Choon Chung studied law at Yale after Columbia. He said he met Gerald Ford and Martin Luther King Jr. there. He said he met King at a lunch in the civil rights leader's honor, and that King was interested in him because he was the only Korean at Yale.

The elder Chung, now retired in Northern Virginia, said that after Yale he worked primarily as an attorney in the Washington area. He is a private man and revealed few details about himself. But there was one thing he wanted people to know: that his son was taught there are no limitations. If you want to play football, he told Eugene, then play football. If you want to split atoms, then split atoms. He told this to each of his three sons.

"I told them that this is their country," Choon said. "I told them they can do whatever they want to do. America is free. I'm so deeply moved by what Eugene has done so far. I don't tell him that as much as I should, but I'm telling you that I am such a proud father."

Pride is one thing Jerry Yu also talked about in reference to Chung. He said that once Korean-Americans begin to find out about Chung, a wave of support for him will build in the Korean community. "The more success he has, the better it will be for our community," said Yu. "There could be a lot of pressure on him because he will be trying to make it in the NFL and at the same time have the whole Korean community hoping he does well."

If anyone knows what Chung will face in the NFL in terms of pressure it is Lee, one of the most prolific kickers in NCAA history. Born in South Korea, Lee and his family came to the United States when he was 12. He attended UCLA and set a collegiate record for consistency, making 79 of 92 field goal attempts, or 85.9 percent. Lee was nearly perfect on his points after, making a school-record 135 of 136, including 108 straight.

He was drafted by the Cardinals in the second round of the 1986 draft (making him the highest-drafted kicker in the 1980s), 32nd overall, and received a four-year, $900,000 contract from the Cardinals.

But St. Louis cut Lee after only one season. Soon after, the Raiders picked him up, but they released him too. Lee was under the normal pressure any rookie kicker faces in the NFL, but there was added pressure. He now sells real estate in California.

"That's something {Chung} will have to deal with," said Lee. "The added pressure. The Korean community will have high hopes for him. Once people {in the Korean community} hear about him, they will follow everything he does." A Very Good Prospect

Asked if he ever experienced racism in the NFL or expects Chung to face any, Lee said: "I didn't see any and I don't think he will. If there's racism in the NFL you're better off asking the black players and coaches about it. They face it more than any Korean ever would."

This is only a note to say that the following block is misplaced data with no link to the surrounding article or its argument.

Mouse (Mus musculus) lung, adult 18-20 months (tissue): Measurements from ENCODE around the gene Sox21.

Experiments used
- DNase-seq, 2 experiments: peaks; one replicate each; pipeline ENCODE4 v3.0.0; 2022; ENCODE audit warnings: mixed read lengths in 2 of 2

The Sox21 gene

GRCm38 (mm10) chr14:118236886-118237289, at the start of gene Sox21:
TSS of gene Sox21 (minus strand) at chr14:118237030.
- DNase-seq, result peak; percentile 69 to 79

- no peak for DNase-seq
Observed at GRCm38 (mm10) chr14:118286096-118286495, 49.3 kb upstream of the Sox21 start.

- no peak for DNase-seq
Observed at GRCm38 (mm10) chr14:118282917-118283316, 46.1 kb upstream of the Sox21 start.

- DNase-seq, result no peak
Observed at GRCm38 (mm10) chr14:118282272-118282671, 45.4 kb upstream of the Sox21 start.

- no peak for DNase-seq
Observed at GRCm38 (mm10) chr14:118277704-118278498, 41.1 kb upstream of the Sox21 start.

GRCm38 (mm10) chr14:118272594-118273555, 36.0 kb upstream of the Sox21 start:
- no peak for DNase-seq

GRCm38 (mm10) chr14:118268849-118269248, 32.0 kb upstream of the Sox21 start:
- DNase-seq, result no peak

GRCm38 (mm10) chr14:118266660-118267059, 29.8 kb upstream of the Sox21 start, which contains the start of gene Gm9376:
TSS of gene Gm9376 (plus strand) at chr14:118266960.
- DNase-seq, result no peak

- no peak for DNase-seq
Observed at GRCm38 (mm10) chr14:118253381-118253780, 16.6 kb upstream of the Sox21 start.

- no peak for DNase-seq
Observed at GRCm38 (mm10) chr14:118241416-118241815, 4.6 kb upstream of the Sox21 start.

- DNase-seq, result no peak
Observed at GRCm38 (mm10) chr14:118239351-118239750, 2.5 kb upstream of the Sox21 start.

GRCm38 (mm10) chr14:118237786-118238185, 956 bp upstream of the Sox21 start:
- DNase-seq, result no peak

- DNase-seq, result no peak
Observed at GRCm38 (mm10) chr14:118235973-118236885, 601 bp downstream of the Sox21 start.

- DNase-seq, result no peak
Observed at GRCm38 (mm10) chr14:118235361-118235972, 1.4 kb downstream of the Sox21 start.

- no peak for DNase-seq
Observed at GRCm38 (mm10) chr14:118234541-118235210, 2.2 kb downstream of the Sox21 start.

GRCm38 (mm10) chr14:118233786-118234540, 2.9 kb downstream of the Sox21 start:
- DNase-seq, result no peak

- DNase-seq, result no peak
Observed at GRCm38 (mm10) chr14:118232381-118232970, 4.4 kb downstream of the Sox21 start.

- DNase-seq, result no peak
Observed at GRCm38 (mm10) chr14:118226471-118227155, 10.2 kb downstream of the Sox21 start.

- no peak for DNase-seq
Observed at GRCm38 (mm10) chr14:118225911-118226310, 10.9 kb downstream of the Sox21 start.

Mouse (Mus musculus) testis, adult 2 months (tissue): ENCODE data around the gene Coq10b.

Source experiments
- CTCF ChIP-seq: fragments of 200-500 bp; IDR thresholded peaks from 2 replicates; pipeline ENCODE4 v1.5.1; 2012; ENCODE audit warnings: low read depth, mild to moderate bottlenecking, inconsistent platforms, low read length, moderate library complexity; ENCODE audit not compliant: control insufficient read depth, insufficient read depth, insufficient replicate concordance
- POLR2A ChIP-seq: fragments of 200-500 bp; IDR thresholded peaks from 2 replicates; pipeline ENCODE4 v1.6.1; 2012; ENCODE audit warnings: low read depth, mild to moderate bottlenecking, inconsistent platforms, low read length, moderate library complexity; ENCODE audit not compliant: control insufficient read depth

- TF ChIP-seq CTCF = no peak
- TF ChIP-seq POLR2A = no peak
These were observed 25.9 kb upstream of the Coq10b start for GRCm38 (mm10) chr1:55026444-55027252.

Chung said he doesn't think he'll see racism in the NFL and faced none in the sleepy town of Blacksburg. "I really didn't get hassled at all being a Korean here," said Chung. "I faced more prejudice being an athlete. There's that stereotype of a football player here. People think athletes get everything paid for, that {athletes} get {good} grades given to them; they get this, they get that. None of that's true. I just wish I could take a few people to class with me and show them what I go through. I'm sure they'd change their minds."

Chung is Virginia Tech's most famous athlete since Buffalo Bills Pro Bowl defensive end Bruce Smith, who won the Outland Trophy as the nation's top lineman as a senior with Virginia Tech in 1984.

NFL scouts and personnel directors say Chung has all the makings of a great lineman. He has tested well for NFL clubs and the scouts continue to pour into Blacksburg to pinch and probe and ponder. One day recently 10 NFL scouts worked out Chung. He has extremely quick feet and moves through agility drills with an impressive combination of grace and power.

One of the more striking features about him is his solidity. He has very little flab on his body. Chung can bench-press 225 pounds 25 times and along with that power is a 32-inch vertical leap. He gave up just one sack in his last two seasons.

"Most Asian people I knew had been small," said Virginia Tech Coach Frank Beamer, describing his first meeting with Chung. "I knew that this was the biggest Asian man I had ever seen. But the first time I met him and his dad, his race wasn't even an issue. I thought we had a guy who was a good athlete. I had a feeling he was going to be successful because it was apparent that his dad had instilled in him a strong desire to be successful."

"The bottom line," Casserly said, "is that he's going to be a great player for someone."

The Virginia Tech coaches devised a special pass play just to take advantage of Chung's power and speed. The play calls for Chung to release from his split tackle spot, block a nearby lineman, then run outside to lead a receiver downfield after a quick screen pass. Usually he took on cornerbacks half his size. Pancakes should be so flat.

One season, he had 13 "decleaters," meaning he knocked the opposing players off their feet. And Chung wasn't doing this against the Seven Dwarfs. Virginia Tech played such teams as Florida State, Oklahoma, North Carolina State and East Carolina.

"What that says is here is this big old 290-pound guy coming out and blocking corners in the open field," said Beamer. "And he's running very well. I mean there just aren't many linemen who can do that. That put Eugene above the rest of the pack."

"The thought of playing in the NFL is pretty wild to me," said Chung. "If you told me five years ago that I'd be sitting in the situation right now, I'd say no way. It's very exciting. I'd love to play in Washington. The main thing is that I will get a chance to see different people."

Different is what happened on the Virgina Tech campus recently. A television crew from South Korea's Seoul Broadcasting System based in Washington followed Chung around campus for several days. The feature was to be beamed back to Seoul so people could see one of their own making good in the United States.

Chung was asked if he has a responsibility to the Korean people to do his best. Chung said yes. He wants to break stereotypes.

When the interview was over, the reporter smiled and said: "Korea will be watching."